For some time there has been talk of the automobile becoming less relevant to young Americans. Studies have concluded that they are less enthusiastic about driving, that when they do drive they drive less than previous generations, and that they prize their smartphones and computers over car ownership. Now comes a study from MTV that purports to refute these findings.

Not too long ago, we reported on an story that contained some worrying driver’s license data: In 1978, 50 percent of 16-year-olds and 75 percent of 17-year-olds had driver’s licenses. By 2008 those percentages dropped to 31 and49 respectively. The numbers for 18- and 19-year-olds are equally disquieting.

Not only are new drivers fewer in number, they are also traveling fewer miles. On average, people between the ages of 16 and 34 drove 23 percent fewer miles in 2009 than they did in 2001. That’s the finding of a 2013 study by the U.S. Prig Educational Fund. A contemporaneous article in the Los Angeles Times reported that drivers between the ages of 15 and 20 accounted for 2 percent of new-car sales in 2012, down from 3.4 percent in 1985.

In seeming contradiction of the foregoing, the just-released “Millennials Have Drive” research study conducted by MTV (millennials defined as those between the ages of 18 and 34) claims to uncover an increase in young people’s passion for cars and car ownership. Specifically, it sets out to debunk five myths about young people and the auto industry.

• Myth #1: Millennials don’t drive — The MTV study finds that 80 percent get around by car, and that, on average, they drive more self-reported miles per month than any other generation. The study does not reveal how the number of miles they travel has increased or decreased compared to the past.

• Myth #2: Millennials are disinterested in getting a driver’s license — The study points to more recent restrictions on obtaining driver’s licenses imposed by state laws as the cause for the drop in the number of young people getting licensed. It does not address the actual drop in numbers.

• Myth #3: Millennials don’t like cars — More millennials (70 percent) than Boomers (58 percent) and Gen Xers (66 percent) enjoy driving, the study finds. And 75 percent of these young people claim they could not live without their current car.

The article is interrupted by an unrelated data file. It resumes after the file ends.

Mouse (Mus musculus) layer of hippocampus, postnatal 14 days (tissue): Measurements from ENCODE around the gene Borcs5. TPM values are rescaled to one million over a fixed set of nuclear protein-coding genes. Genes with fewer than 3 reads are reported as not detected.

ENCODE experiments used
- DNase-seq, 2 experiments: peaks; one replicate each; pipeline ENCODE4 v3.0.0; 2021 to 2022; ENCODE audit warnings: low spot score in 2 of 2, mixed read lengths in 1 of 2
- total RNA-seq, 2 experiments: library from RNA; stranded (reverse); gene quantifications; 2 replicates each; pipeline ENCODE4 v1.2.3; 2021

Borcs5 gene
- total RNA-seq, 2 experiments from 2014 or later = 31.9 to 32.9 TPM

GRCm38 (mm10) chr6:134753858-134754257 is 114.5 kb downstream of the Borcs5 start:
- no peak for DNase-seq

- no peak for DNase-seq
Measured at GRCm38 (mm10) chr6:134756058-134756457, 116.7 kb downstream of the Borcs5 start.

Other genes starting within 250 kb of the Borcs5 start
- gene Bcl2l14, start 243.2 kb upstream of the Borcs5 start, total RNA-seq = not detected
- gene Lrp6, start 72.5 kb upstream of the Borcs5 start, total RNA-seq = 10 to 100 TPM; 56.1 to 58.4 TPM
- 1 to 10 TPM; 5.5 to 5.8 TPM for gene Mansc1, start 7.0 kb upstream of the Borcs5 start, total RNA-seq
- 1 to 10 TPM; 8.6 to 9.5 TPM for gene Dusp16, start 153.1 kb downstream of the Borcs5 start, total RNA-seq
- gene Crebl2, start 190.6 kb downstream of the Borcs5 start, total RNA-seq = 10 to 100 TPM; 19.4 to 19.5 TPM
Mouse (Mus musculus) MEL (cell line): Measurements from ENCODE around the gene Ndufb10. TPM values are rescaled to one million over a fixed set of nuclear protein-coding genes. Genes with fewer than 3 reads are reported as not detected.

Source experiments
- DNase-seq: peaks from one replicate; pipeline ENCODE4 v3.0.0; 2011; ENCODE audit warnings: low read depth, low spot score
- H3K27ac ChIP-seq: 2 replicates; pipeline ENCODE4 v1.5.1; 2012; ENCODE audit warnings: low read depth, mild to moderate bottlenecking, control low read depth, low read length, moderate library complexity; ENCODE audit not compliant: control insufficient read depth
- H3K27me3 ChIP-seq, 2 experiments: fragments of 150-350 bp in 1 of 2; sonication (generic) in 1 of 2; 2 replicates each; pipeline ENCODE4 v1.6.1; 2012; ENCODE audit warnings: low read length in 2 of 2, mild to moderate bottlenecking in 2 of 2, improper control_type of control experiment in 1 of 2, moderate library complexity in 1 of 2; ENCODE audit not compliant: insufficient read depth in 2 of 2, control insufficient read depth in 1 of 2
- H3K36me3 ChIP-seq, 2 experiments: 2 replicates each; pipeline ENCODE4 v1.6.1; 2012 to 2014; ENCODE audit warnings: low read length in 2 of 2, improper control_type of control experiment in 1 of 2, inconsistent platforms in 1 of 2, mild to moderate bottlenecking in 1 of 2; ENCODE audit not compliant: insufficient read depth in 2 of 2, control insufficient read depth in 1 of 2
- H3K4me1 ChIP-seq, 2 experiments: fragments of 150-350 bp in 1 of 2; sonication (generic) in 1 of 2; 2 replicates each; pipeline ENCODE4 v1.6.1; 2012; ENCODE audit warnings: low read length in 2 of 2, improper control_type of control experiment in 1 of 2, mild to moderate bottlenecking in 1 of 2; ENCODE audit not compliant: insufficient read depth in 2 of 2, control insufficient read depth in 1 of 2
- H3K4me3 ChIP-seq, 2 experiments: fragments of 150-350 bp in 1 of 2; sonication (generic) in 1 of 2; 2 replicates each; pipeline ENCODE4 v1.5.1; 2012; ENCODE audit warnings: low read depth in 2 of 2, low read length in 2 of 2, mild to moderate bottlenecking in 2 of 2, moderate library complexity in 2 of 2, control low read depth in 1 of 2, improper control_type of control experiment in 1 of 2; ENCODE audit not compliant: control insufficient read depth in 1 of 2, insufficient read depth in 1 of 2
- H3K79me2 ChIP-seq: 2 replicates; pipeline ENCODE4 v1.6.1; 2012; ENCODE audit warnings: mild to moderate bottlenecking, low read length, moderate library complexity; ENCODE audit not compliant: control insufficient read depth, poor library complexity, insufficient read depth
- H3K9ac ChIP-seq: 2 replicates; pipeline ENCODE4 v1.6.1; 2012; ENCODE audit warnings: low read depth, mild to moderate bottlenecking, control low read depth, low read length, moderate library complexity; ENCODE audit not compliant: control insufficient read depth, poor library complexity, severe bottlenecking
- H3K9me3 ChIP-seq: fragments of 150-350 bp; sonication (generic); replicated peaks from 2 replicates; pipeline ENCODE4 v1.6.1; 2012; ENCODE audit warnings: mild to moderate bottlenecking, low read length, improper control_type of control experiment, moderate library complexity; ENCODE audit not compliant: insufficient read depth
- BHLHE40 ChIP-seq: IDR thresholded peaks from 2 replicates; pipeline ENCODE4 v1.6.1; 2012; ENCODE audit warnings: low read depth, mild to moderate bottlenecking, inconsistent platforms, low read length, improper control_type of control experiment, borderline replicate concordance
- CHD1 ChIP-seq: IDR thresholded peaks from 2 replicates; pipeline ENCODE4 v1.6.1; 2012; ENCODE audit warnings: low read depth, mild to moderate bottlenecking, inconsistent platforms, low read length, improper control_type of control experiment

• Myth #4: Millennials don’t buy cars — A third of millennials plan on purchasing or leasing a new car in the next six months, while 80 percent view cars as the one big-ticket item people their age buy.

• Myth #5: Millennials love their phones more than cars — The study finds that millennials see both their cars and their phones as necessities to social connection, with 92 percent agreeing that a smartphone does not replace the need for a car.

For the most part, MTV’s study seems to be more about attitude and intent than action. How to prod millennials into action? One answer may lie in Myth #5. Combining car and phone removes the either/or dynamic. And this is exactly what automobile manufacturers are doing. As seen at the recent Consumer Electronics Show in Las Vegas and reported by Bloomberg Businessweek (January 12), they are rebranding cars as smartphones on wheels, taking note of the fact that for 39 percent of car buyers in the United States, technology is the number one selling point compared to 14 percent who value horsepower and handling most. Accordingly, researchers anticipate the number of Internet-connected cars to surge from 36 million today to 152 million five years down the road.